Sean Michael Robinson:
We were not quite able to make the "simulcast" thing happen yesterday, mainly because there were about a million things happening at once and I had my hands full talking (shouting) "DOT GAIN" over the roar of the Bang Printing operation.
I drove up from San Diego with my wife Rachel, and we snagged my brother Justin from Los Angeles on the way. Arriving at Valencia about an hour early, we sat around the table at a local fast food joint and took turns drawing "printing presses"-- sight unseen, mind you-- on a napkin, with a stolen pen. Here's my brother's rendition. Notice the tree-sawing machine feeding the press.
We were escorted into the massive (and meticulously clean) press area by Alex, the business manager at the plant. Marcell the pressman was finishing a run as we were coming in, and we were soon joined by many other people, including Josh, one of the press technicians. We ran the signature a few times, with several different ink densities, using a densiometer and their gain calibration charts, hidden in the to-be-trimmed area of the signature, to take a look at the amount of gain each of the different settings were generating.
We've talked about dot gain here before. What you basically have to know is this-- as ink strikes a substrate, it expands on the surface. The amount of this expansion depends on the "range" of that area-- dot gain is worst in the 40-60 percent region-- and the type of substrate. For instance, uncoated web-press sheets like we're using for High Society exhibit much more dot gain than coated paper, like was used on glamourpuss.
Me, with a Preney copy of Going Home and a Lebonfon Cerebus.
Modern pressed attempt to deal with gain in very different ways than in the past. Since most work these days is continuous tone (i.e. grayscale), printers have their platesetters equipped with calibration curves that adjust tonal values to output the values as they'll most likely appear on that particular press. So, you send your photo embedded in your PDF layout, and the printer's curves adjust all of your, say, 50 percent values to 35 percent prior to printing, so that, post gain, your 50 percent value remains 50 percent optically.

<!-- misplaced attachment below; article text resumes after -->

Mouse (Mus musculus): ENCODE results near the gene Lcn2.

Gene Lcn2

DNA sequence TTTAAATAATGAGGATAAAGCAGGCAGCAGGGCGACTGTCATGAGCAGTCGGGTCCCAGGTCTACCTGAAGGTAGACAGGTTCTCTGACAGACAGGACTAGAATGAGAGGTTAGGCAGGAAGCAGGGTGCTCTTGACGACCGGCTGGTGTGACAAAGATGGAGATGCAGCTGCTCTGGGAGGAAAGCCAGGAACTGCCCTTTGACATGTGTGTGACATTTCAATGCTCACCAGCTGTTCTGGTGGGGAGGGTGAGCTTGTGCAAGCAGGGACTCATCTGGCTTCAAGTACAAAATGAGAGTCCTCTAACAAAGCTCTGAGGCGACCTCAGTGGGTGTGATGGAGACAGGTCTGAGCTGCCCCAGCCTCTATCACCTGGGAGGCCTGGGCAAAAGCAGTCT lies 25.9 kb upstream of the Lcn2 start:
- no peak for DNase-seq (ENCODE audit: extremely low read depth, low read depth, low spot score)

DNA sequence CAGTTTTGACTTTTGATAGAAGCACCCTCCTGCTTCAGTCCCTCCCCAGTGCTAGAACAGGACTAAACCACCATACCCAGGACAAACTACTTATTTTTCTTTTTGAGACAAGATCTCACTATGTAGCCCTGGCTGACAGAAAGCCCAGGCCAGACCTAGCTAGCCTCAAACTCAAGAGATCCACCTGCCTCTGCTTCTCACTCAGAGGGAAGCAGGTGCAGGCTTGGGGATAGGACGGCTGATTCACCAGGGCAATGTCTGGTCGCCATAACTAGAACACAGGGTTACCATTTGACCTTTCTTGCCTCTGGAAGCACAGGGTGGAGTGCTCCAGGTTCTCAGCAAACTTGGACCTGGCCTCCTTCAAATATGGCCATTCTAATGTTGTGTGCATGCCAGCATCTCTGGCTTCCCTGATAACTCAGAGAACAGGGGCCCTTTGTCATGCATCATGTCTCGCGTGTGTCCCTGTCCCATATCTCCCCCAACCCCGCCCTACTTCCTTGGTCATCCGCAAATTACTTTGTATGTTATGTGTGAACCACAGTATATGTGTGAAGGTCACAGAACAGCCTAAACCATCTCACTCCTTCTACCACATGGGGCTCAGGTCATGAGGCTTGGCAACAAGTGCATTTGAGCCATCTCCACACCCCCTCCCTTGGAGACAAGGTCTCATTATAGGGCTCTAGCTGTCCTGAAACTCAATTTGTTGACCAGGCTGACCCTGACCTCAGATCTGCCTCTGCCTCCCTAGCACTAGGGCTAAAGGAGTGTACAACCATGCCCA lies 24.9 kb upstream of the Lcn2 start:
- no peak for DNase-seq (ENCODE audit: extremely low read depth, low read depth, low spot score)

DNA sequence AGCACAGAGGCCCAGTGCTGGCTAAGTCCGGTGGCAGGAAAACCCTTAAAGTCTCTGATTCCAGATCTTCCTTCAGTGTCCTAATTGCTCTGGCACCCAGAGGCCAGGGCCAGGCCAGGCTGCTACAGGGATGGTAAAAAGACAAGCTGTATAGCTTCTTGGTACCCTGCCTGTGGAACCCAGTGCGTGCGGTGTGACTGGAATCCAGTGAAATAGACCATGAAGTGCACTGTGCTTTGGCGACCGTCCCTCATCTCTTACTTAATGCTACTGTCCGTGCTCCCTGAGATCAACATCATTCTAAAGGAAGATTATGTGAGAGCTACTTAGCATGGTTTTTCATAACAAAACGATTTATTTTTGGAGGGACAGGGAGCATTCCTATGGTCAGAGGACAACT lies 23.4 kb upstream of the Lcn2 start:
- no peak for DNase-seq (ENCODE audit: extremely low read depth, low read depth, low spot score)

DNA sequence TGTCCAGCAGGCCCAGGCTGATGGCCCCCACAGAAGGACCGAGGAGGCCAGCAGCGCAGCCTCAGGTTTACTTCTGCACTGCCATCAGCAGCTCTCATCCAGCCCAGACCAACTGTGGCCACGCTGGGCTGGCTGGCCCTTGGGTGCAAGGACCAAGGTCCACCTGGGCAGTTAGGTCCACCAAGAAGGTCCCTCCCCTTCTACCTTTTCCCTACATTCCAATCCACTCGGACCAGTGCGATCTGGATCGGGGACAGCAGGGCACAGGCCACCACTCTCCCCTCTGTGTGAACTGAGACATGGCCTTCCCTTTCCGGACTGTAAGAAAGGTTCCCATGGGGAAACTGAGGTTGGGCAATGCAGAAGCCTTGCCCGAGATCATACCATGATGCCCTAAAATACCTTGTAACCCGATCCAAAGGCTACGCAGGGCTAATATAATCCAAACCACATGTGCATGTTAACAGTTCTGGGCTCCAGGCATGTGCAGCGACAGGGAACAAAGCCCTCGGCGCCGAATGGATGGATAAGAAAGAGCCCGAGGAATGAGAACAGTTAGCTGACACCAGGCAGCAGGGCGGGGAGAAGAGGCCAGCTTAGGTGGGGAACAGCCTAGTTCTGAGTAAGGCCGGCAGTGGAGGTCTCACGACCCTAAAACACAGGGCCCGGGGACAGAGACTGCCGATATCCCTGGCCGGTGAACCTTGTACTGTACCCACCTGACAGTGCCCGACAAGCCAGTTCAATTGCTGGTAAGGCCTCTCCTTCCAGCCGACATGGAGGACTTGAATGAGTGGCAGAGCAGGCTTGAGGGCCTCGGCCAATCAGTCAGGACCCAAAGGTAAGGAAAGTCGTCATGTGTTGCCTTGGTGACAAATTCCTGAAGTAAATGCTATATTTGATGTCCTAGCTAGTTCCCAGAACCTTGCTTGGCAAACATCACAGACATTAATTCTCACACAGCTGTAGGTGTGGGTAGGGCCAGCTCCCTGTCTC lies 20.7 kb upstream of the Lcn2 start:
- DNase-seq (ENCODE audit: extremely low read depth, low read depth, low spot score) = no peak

Of course, with line art, there's no half-toning, so you can't use correction curves like this at all, which is a big struggle in web-offset, when the issue comes up. So you want your blacks darker? You have to balance that against the inevitable increase in dot gain, which, on the High Society material, manifests itself as fill-in in dense cross-hatching, as well as, of course, Cerebus's dot tone value. And, as I said before, there's no "grabbing the lighten button" to adjust, as these are non-linear processes, and are different from press to press.
So we spent about an hour and a half running different densities and examining the differences. Meanwhile, I'm sweating the minute variations, trying to balance (my perception of) Dave's desires for rich black with my desires for minimal gain. At one point the pressman Marcell (I'm sorry if I misheard your name, Marcell! It was extremely loud :) ) suggested we stay on the lower density but drop the water level of the press. At that setting, we hit on what seemed to me like a happy medium between rich black and gain, and we were done for the day.
The press sheets will be off to Dave for review, via Fedex later today, and then once we have the orders from Diamond in January, it's off to the presses!